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I am trying to figure out the algorithm to this but all I get with google is doing it with casting. I need to know the details.

So if we have a float x and want to return its binary representation what do we need to do?

I know we need to return the float if its NaN or a infinity but otherwise what are the steps?


The function takes in an unsigned int, to be used as if it was a float, and then return the integer the number represents. I cannot use casting, just conditionals and bit-wise operators.

share|improve this question
What do you mean by "binary representation"? Like 2.25 written as 10.01, or the internal representation of the float? The internal representation is typically in IEEE format, i.e. the value is 1.[mantissa]^(exponent), and only the mantissa and exponent are stored. You can get the actual 1s and 0s by just copying the memory into an int (or use a union) and printing the int. – Adam Sep 13 '11 at 3:54
@Adam, this is probably just a small terminology mistake on your end, but casting a float to an int "just" truncates the real part of the number. You need some (rather concise) pointer magic to get the bit pattern of a float. I agree with everything else though. – zneak Sep 13 '11 at 3:55
About your edit... That's not always possible, since the float might not be an integer. Can you clarify? – Mysticial Sep 13 '11 at 4:09
If its not an integer, I assume its either NaN or infinity. In that case I return a special sequence. – Jace Sep 13 '11 at 4:11
up vote 2 down vote accepted

Alternatively, use a union:

typedef union 
    float f_;
    int   i_;
} FloatBits;

FloatBits fb;

fb.f_ = 1.5;

Then fb.i_ contains the float mapped onto an int to allow extraction of the bits. Again, usual assunptions about the size of types - you can verify these using sizeof.

Using this approach, you can play with setting the bits in fb.i_ directly and seeing them mapped back into the float.

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I cant use language constructs. I will probably need a while loop or something but cant figure it out... – Jace Sep 13 '11 at 4:19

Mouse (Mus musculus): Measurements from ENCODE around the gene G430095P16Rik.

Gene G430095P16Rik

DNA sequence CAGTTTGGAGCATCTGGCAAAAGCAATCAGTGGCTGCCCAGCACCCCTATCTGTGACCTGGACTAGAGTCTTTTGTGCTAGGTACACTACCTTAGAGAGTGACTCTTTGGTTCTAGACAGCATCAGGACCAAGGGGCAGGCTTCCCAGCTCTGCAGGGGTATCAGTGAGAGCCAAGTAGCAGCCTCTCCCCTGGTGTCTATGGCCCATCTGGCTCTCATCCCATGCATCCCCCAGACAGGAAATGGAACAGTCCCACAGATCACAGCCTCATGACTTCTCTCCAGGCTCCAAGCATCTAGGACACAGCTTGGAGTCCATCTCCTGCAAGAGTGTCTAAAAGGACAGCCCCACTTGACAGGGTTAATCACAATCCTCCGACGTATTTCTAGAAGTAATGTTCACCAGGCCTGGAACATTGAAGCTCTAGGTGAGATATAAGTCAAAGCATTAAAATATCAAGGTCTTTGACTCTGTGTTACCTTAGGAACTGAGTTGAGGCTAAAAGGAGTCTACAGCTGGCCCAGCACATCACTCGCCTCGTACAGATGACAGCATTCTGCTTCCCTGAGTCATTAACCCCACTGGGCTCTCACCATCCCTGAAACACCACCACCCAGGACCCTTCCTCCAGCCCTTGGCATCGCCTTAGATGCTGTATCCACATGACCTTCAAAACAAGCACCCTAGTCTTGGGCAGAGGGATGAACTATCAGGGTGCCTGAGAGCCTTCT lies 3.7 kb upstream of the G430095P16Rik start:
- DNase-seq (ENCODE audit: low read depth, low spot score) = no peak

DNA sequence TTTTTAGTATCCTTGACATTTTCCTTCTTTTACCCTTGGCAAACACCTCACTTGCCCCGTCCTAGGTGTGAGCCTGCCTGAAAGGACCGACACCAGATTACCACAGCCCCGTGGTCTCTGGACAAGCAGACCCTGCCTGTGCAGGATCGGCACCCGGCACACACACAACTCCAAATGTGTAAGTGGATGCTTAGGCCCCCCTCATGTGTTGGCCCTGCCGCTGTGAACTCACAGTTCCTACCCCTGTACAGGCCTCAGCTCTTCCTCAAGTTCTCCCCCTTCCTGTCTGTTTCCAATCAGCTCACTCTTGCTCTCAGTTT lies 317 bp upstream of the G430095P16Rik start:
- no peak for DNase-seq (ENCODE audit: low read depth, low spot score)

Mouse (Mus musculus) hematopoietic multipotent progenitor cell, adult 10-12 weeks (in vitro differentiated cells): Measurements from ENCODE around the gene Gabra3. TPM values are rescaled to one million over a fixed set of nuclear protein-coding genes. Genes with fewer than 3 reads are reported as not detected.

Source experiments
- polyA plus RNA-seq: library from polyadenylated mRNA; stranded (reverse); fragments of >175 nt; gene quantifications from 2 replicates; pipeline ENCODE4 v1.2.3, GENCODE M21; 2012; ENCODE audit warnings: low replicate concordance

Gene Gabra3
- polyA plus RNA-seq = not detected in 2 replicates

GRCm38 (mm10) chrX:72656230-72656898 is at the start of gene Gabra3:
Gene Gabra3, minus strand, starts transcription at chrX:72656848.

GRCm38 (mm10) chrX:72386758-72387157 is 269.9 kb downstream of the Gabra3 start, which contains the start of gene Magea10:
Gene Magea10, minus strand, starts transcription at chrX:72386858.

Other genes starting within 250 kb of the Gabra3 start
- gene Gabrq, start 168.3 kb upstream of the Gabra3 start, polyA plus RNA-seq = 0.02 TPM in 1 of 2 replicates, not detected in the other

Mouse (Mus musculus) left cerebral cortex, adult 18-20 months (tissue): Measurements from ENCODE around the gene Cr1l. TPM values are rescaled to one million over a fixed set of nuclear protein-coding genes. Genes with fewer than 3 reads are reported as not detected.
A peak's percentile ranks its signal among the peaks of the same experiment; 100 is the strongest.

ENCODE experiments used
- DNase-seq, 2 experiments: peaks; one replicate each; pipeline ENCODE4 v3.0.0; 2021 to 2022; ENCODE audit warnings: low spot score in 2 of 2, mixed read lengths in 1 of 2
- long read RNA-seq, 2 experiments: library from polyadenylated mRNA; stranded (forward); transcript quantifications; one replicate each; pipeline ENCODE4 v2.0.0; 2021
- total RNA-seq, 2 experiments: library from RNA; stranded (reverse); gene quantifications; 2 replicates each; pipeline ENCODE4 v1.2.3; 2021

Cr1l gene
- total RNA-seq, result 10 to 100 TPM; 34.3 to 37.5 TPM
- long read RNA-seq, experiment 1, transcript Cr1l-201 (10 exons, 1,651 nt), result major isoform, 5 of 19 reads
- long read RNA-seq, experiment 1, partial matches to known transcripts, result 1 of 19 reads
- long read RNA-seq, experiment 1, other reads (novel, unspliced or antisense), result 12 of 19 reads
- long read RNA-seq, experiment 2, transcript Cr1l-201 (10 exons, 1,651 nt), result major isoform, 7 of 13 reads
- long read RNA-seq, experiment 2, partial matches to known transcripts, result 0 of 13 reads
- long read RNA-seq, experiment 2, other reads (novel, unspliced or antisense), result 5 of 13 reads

Though most compilers make this behave as you describe, this access is technically undefined behavior. – Mark Elliot Sep 13 '11 at 4:22
@Mark Elliot: In recent versions of the standard, this is NOT undefined behavior, but rather gives implementation defined values. This is the recommended way to get the bit pattern of a float. On the other hand, achieving the same trick through a pointer cast technically is still wrong. – Dietrich Epp Sep 13 '11 at 4:37
@Dietrich Epp. Thanks for the note. I suspected this, thanks for the confirmation. Implementation defined is all we are after. – Keith Sep 13 '11 at 4:40

To test if a 32-bit value represents NaN if it were a float you can check if its unsigned value is greater than the representation for infinity.

int n = 
if((n & 0x7FFFFFFF) > 0x7f800000) // is NaN

Removing the sign is required as a NaN can have negative sign bit set to 1 (though NaN is not positive or negative)

If you want to know if a float is NAN, you can use

float f = NAN
if (f != f) // is NAN

To compare with Infinity

float f = INFINITY;
if (f == INFINITY)
share|improve this answer
Interesting fact about NAN – Shahbaz Nov 19 '11 at 20:21

The float number in c programming language follows the IEEE Standard for Floating-Point Arithmetic (IEEE 754).

You can convert float to int with the code

int i = *(int *)&f; // f is the float variable you want to convert

And then interpret the int yourself according to IEEE 754 standard.

share|improve this answer
C does not specify the floating point format, that's platform dependent, though almost all modern platforms do in fact use IEEE754. (more details) – Mark Elliot Sep 13 '11 at 4:14
cant use explicit casting and the input is as an unsigned int to be viewed as a float. – Jace Sep 13 '11 at 4:19
@Jace Then convert it yourself according to the standard. :-) You should convince yourself you can achieve it by only condition statements and bit operations. – Summer_More_More_Tea Sep 13 '11 at 4:28
This violates strict aliasing and is not recommended. Use unions instead. – Dietrich Epp Sep 13 '11 at 4:39

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